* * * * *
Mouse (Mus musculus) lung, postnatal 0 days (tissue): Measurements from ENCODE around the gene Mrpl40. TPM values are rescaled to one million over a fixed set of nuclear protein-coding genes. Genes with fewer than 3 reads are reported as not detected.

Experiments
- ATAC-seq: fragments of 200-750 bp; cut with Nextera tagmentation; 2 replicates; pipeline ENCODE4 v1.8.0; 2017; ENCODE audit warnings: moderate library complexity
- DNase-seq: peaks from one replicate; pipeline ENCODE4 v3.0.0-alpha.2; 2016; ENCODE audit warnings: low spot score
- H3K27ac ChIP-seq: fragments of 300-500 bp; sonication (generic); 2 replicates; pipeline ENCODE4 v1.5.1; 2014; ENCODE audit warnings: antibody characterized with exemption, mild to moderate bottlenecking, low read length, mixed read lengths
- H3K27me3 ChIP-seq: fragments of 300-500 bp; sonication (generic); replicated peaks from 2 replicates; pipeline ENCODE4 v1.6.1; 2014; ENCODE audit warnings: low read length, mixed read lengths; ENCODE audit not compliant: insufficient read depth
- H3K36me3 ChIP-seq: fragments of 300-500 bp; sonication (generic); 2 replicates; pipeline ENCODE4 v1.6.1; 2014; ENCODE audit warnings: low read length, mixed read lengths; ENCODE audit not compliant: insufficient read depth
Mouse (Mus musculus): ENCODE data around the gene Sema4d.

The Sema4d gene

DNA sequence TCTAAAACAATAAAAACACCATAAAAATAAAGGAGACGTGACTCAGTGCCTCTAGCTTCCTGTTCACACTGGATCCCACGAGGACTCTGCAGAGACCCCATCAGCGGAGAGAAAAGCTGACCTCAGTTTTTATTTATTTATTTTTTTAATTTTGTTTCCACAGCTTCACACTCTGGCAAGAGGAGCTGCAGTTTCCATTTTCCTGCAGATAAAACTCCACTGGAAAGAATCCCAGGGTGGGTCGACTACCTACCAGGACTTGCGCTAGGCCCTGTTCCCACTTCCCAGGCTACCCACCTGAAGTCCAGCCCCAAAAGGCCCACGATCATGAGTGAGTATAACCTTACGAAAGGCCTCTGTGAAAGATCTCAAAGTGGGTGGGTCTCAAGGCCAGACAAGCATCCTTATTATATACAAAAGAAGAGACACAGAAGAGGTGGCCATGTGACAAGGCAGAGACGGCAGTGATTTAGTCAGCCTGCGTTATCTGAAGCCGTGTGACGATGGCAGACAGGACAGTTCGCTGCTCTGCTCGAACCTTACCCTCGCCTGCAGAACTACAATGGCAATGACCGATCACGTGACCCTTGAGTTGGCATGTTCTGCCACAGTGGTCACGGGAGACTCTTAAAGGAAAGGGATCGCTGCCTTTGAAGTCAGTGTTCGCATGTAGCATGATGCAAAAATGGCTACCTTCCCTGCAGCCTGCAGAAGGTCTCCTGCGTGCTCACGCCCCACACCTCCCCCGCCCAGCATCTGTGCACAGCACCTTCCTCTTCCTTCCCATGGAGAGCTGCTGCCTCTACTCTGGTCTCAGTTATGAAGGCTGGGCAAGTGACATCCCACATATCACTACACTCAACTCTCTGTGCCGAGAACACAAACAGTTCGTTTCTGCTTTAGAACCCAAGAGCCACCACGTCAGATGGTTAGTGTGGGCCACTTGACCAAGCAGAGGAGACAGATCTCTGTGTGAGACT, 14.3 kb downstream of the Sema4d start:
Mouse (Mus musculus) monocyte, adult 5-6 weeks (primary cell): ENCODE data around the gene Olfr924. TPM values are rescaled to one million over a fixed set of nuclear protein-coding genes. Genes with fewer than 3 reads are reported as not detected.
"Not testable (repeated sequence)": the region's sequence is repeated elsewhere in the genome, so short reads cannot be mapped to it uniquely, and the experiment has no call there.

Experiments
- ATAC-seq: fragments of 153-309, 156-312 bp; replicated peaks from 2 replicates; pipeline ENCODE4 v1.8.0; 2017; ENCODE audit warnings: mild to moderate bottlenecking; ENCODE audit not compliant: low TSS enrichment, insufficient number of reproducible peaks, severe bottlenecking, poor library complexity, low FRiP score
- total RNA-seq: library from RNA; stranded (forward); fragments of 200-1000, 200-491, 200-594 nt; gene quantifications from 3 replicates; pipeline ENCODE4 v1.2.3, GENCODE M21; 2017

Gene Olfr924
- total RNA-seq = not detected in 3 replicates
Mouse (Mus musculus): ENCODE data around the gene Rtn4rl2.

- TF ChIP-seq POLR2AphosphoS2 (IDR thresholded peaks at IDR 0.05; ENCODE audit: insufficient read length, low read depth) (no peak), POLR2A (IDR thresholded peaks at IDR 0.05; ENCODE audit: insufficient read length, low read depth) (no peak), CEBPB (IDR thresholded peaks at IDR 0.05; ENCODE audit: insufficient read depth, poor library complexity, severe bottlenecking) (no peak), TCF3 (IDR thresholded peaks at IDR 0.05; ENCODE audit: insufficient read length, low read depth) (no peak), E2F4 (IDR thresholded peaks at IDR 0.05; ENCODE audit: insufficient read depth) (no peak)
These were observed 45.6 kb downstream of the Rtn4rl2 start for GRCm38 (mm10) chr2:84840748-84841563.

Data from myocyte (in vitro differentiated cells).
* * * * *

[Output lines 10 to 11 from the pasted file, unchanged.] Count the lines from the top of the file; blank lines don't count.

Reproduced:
DNA sequence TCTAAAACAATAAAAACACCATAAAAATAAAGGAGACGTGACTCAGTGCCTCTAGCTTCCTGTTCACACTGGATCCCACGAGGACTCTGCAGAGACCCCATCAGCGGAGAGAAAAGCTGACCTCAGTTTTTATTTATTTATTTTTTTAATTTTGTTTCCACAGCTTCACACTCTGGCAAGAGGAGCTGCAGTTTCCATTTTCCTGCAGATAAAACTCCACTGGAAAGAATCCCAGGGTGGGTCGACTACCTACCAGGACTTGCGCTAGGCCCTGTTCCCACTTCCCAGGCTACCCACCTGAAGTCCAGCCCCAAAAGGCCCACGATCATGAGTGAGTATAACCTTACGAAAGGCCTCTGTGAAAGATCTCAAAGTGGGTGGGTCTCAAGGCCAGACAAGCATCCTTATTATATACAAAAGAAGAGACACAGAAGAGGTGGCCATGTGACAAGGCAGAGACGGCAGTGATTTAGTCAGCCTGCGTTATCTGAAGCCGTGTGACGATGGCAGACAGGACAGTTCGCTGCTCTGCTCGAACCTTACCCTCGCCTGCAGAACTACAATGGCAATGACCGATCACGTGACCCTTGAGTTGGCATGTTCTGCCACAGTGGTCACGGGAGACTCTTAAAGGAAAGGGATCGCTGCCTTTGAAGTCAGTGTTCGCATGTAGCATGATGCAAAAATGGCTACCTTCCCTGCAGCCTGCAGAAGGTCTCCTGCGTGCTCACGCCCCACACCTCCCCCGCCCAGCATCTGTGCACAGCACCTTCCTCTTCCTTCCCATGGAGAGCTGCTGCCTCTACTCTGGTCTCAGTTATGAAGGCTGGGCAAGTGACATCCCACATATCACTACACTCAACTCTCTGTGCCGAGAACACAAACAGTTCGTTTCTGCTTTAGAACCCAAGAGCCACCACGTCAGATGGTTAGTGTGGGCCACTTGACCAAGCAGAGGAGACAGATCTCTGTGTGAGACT, 14.3 kb downstream of the Sema4d start:
Mouse (Mus musculus) monocyte, adult 5-6 weeks (primary cell): ENCODE data around the gene Olfr924. TPM values are rescaled to one million over a fixed set of nuclear protein-coding genes. Genes with fewer than 3 reads are reported as not detected.